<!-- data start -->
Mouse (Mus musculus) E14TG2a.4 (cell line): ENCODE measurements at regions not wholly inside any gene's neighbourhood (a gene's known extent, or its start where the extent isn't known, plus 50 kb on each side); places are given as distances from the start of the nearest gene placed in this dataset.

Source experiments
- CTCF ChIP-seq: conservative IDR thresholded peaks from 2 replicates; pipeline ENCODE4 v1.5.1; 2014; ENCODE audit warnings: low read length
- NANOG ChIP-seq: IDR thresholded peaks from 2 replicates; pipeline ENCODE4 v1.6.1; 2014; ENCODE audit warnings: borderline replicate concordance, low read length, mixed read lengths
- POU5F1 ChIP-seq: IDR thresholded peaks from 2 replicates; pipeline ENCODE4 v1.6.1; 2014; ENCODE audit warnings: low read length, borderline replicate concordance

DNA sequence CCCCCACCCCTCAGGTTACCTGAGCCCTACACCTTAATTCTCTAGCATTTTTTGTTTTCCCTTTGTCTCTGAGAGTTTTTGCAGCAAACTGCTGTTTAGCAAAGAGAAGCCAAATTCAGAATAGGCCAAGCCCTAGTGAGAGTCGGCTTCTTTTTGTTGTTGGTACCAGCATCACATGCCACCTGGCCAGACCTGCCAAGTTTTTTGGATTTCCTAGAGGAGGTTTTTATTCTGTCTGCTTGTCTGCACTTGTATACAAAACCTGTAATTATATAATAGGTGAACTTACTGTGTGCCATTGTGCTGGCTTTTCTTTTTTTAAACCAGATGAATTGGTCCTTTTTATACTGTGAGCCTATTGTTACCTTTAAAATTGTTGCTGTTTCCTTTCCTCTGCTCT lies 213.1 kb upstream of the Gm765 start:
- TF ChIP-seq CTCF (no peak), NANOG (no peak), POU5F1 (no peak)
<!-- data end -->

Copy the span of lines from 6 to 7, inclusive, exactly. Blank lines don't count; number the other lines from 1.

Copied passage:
DNA sequence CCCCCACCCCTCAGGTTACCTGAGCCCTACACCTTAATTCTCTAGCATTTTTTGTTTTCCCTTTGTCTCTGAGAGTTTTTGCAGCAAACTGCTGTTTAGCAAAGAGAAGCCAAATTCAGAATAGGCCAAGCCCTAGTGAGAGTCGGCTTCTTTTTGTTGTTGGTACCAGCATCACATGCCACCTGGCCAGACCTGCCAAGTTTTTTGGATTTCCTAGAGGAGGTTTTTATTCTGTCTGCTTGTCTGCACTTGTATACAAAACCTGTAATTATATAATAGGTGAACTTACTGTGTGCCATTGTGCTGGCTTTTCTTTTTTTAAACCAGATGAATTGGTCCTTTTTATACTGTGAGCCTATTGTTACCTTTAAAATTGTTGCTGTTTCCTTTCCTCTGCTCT lies 213.1 kb upstream of the Gm765 start:
- TF ChIP-seq CTCF (no peak), NANOG (no peak), POU5F1 (no peak)